Handbook on Development and Social Change
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Handbook on Development and Social Change

Edited by G. H. Fagan and Ronaldo Munck

This Handbook provides an accessible critical review of the complex issues surrounding development and social change today. With chapters from recognized experts, examining economic, political and social aspects, and covering key topics and developing regions, it goes beyond current theory and sets out the debates which will shape an approach better suited to the modern world.
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Chapter 9: Developing democracy, democratizing development: a backlash against hegemonic norms and practice?

Matthew Louis Bishop

Abstract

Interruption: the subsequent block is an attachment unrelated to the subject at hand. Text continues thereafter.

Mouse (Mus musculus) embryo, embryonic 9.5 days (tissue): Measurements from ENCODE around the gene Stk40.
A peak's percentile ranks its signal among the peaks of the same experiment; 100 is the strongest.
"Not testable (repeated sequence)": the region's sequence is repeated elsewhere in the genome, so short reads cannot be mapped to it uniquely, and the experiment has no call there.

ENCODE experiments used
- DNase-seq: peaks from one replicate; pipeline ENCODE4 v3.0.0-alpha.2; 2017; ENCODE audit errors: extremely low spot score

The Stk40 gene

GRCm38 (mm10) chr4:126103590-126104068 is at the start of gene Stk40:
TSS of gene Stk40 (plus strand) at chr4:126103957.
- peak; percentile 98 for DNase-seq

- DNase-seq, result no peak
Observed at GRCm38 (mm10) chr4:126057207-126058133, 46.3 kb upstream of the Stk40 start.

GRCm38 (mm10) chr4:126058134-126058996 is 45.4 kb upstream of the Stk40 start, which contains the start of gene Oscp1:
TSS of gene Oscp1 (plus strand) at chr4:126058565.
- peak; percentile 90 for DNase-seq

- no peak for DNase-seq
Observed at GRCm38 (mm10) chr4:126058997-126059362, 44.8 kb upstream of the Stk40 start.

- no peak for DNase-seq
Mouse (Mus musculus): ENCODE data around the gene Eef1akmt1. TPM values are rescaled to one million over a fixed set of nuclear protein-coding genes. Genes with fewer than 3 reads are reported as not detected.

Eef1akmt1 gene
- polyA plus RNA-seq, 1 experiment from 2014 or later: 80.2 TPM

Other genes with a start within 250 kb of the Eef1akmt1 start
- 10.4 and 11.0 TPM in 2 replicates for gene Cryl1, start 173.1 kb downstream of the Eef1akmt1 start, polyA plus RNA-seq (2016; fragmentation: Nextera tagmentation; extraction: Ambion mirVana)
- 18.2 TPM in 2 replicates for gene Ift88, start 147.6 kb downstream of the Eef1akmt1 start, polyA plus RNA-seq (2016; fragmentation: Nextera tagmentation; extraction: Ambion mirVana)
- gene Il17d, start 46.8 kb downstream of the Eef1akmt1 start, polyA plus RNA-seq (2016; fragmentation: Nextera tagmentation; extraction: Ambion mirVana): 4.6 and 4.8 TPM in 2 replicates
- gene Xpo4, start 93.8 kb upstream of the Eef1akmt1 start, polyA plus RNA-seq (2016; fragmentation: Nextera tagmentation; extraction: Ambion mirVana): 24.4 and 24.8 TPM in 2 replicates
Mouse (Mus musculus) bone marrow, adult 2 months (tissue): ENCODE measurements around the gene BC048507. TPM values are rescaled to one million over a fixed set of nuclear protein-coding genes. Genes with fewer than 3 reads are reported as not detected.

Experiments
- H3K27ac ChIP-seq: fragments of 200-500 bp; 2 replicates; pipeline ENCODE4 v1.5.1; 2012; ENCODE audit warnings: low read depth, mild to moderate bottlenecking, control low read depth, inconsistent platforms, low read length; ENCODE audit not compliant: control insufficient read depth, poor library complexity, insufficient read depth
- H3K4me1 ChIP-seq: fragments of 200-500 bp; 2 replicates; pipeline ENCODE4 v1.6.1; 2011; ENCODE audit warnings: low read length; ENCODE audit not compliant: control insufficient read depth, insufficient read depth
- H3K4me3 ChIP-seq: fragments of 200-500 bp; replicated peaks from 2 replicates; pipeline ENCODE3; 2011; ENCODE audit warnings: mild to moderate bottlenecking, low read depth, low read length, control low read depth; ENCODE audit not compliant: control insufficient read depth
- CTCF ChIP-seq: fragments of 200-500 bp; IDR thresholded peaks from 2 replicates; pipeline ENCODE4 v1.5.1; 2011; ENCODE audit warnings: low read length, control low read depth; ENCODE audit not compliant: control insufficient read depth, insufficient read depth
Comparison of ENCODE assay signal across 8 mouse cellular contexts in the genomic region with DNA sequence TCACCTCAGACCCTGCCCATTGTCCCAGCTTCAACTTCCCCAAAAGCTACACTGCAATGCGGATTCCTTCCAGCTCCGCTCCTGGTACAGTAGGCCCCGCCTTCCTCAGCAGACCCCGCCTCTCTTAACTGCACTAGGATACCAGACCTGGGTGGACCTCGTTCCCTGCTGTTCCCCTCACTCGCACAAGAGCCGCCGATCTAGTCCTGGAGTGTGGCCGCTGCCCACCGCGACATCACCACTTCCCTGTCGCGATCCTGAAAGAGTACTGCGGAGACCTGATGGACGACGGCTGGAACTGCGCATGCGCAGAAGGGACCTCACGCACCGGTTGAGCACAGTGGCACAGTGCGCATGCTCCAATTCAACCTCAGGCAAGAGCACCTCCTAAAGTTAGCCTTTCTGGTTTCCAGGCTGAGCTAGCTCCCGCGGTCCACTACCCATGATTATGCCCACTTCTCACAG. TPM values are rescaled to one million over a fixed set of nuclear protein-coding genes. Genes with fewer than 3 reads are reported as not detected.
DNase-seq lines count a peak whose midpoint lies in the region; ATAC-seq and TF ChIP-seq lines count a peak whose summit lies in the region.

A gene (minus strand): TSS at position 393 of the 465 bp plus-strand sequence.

The purpose of this chapter is to engage with current implications of the democracy and development debates. Many assume a tightly constituted link between democracy and development, but this is far more contested and contingent than it usually appears. This chapter starts by outlining the essentially liberal account of why development and democracy are believed to go together, before asking why, if this is the case, there has been a backlash against attempts to promote them. Then, in the second section, the chapter examines the genesis of the backlash against this conception. The final substantive section reflects on the wider implications for global liberalism in the contemporary era, focusing on three broad patterns of change: reassertions of state sovereignty, the rise of economically nationalist rhetoric, and the undermining of multilateral institutions. The chapter concludes by briefly considering the significance of the argument for broader processes of global governance.

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